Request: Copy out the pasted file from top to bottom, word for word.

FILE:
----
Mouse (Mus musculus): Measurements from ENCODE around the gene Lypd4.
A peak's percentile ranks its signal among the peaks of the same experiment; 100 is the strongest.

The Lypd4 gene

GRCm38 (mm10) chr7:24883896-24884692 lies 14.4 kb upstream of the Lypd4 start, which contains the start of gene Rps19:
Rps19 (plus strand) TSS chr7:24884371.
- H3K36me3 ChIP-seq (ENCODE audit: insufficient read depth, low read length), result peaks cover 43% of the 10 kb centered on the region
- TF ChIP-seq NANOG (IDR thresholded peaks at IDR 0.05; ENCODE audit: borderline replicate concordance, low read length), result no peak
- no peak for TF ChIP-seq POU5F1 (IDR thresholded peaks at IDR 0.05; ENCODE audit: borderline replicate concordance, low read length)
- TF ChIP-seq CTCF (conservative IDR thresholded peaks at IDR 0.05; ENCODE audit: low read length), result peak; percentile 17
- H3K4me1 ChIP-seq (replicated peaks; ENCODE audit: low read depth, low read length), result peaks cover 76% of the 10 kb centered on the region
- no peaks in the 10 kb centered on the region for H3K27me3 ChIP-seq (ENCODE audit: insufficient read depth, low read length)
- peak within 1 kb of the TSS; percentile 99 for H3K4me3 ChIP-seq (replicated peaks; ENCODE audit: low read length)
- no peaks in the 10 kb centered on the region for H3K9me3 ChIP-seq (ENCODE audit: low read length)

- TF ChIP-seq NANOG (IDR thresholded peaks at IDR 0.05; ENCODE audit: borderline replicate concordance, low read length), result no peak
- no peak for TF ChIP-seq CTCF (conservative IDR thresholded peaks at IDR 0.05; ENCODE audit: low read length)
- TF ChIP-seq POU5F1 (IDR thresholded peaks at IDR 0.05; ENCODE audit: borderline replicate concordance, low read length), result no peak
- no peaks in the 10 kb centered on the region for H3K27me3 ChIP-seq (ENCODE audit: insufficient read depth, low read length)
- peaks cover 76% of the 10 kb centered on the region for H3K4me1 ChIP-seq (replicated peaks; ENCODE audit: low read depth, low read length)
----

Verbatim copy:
Mouse (Mus musculus): Measurements from ENCODE around the gene Lypd4.
A peak's percentile ranks its signal among the peaks of the same experiment; 100 is the strongest.

The Lypd4 gene

GRCm38 (mm10) chr7:24883896-24884692 lies 14.4 kb upstream of the Lypd4 start, which contains the start of gene Rps19:
Rps19 (plus strand) TSS chr7:24884371.
- H3K36me3 ChIP-seq (ENCODE audit: insufficient read depth, low read length), result peaks cover 43% of the 10 kb centered on the region
- TF ChIP-seq NANOG (IDR thresholded peaks at IDR 0.05; ENCODE audit: borderline replicate concordance, low read length), result no peak
- no peak for TF ChIP-seq POU5F1 (IDR thresholded peaks at IDR 0.05; ENCODE audit: borderline replicate concordance, low read length)
- TF ChIP-seq CTCF (conservative IDR thresholded peaks at IDR 0.05; ENCODE audit: low read length), result peak; percentile 17
- H3K4me1 ChIP-seq (replicated peaks; ENCODE audit: low read depth, low read length), result peaks cover 76% of the 10 kb centered on the region
- no peaks in the 10 kb centered on the region for H3K27me3 ChIP-seq (ENCODE audit: insufficient read depth, low read length)
- peak within 1 kb of the TSS; percentile 99 for H3K4me3 ChIP-seq (replicated peaks; ENCODE audit: low read length)
- no peaks in the 10 kb centered on the region for H3K9me3 ChIP-seq (ENCODE audit: low read length)

- TF ChIP-seq NANOG (IDR thresholded peaks at IDR 0.05; ENCODE audit: borderline replicate concordance, low read length), result no peak
- no peak for TF ChIP-seq CTCF (conservative IDR thresholded peaks at IDR 0.05; ENCODE audit: low read length)
- TF ChIP-seq POU5F1 (IDR thresholded peaks at IDR 0.05; ENCODE audit: borderline replicate concordance, low read length), result no peak
- no peaks in the 10 kb centered on the region for H3K27me3 ChIP-seq (ENCODE audit: insufficient read depth, low read length)
- peaks cover 76% of the 10 kb centered on the region for H3K4me1 ChIP-seq (replicated peaks; ENCODE audit: low read depth, low read length)